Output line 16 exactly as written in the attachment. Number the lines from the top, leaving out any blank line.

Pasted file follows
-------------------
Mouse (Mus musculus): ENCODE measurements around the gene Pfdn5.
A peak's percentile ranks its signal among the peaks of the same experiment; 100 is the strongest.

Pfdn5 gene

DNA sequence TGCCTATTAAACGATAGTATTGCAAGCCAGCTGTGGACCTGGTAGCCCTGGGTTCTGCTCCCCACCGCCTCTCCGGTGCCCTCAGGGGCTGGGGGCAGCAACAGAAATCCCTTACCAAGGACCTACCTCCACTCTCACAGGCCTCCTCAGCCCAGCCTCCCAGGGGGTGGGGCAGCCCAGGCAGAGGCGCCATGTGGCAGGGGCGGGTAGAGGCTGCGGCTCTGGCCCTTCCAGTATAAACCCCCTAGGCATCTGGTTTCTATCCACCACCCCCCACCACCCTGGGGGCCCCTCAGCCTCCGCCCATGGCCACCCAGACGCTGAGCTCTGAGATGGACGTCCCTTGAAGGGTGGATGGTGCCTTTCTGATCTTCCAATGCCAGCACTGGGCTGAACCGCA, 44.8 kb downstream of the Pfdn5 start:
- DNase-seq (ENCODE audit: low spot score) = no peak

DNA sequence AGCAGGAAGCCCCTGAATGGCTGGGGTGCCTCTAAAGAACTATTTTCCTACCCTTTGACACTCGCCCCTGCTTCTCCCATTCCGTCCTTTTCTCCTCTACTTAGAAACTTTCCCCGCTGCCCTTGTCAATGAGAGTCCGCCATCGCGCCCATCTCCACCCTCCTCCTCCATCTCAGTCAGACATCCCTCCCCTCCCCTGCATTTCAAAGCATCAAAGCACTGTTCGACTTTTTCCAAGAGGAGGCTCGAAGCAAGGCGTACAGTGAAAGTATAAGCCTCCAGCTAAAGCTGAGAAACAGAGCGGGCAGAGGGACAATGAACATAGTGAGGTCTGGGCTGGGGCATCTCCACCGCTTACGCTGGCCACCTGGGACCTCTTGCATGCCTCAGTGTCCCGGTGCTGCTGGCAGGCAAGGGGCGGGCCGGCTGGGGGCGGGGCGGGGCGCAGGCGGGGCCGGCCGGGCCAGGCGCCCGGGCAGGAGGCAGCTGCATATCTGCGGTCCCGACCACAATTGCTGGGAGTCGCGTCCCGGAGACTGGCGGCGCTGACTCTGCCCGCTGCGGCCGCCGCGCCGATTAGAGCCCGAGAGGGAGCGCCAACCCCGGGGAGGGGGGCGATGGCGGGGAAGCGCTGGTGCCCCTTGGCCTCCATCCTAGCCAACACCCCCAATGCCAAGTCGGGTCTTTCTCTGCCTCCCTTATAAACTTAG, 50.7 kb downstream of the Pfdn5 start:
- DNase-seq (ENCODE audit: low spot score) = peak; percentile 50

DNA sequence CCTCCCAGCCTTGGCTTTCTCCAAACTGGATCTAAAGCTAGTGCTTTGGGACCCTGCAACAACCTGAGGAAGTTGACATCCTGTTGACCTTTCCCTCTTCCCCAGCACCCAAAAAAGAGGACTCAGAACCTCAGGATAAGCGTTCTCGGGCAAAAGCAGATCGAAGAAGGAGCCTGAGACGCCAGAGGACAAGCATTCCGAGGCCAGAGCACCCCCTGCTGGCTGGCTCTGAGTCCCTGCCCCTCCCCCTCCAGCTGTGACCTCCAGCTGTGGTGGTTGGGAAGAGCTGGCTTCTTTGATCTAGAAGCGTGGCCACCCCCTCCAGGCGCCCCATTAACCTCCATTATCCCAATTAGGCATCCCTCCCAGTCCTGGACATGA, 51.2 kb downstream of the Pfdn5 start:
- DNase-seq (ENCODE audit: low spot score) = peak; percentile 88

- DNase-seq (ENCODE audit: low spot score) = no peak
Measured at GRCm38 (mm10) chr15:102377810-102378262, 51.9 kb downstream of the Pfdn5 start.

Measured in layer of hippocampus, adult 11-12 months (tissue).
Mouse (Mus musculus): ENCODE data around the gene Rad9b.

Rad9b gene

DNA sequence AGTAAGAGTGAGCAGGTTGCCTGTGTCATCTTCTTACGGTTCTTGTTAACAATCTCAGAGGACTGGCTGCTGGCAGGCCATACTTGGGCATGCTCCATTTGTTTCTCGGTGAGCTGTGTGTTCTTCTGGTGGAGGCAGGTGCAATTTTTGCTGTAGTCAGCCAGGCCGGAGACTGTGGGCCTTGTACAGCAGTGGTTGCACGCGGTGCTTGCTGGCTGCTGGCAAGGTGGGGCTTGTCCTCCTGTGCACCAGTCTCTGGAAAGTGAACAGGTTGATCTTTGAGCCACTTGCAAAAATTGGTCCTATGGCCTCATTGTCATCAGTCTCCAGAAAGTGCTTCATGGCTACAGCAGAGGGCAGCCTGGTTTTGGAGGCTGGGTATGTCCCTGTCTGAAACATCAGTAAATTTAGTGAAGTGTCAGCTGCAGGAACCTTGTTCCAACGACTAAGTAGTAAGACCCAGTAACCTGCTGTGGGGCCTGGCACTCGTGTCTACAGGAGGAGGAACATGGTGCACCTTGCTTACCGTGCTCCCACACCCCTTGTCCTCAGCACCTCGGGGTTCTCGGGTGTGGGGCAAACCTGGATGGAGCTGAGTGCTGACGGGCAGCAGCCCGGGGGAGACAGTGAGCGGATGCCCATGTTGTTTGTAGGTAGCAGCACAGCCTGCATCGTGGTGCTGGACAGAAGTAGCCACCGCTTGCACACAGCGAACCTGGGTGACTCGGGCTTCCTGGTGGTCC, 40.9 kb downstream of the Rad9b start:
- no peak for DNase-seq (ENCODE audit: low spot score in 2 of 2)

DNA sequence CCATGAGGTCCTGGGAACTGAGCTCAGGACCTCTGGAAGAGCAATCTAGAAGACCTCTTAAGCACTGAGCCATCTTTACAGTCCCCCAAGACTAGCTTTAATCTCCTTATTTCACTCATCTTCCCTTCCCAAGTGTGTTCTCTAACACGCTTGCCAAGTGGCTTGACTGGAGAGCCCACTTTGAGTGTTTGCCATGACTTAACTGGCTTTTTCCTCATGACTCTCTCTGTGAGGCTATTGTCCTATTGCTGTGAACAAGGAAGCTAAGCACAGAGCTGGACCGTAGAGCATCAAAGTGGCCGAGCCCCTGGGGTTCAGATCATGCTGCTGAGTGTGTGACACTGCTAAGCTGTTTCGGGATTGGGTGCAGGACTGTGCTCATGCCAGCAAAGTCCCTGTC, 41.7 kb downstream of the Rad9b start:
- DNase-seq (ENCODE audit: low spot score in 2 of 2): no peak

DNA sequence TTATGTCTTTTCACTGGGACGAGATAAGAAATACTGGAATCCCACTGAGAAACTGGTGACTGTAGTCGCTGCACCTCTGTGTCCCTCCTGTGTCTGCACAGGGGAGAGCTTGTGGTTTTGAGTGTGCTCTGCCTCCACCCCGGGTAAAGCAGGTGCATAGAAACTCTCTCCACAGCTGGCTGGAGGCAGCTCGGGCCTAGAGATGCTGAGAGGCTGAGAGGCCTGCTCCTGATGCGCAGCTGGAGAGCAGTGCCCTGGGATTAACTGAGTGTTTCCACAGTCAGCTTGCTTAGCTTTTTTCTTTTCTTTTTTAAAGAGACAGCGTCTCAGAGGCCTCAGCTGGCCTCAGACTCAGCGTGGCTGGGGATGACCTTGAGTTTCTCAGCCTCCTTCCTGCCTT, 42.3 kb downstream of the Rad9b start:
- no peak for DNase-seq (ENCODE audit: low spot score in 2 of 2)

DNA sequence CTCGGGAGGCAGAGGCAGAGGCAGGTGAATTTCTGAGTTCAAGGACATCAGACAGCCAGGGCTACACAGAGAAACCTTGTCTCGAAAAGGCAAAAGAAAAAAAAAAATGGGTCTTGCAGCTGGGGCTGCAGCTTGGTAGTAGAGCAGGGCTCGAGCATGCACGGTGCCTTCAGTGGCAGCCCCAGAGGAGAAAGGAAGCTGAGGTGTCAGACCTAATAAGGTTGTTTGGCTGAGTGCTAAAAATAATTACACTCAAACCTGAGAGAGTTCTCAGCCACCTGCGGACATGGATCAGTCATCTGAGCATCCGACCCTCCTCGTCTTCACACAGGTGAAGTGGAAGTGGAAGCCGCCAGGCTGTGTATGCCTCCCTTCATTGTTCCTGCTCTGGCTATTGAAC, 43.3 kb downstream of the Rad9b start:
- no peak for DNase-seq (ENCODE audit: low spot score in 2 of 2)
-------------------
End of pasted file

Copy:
- no peak for DNase-seq (ENCODE audit: low spot score in 2 of 2)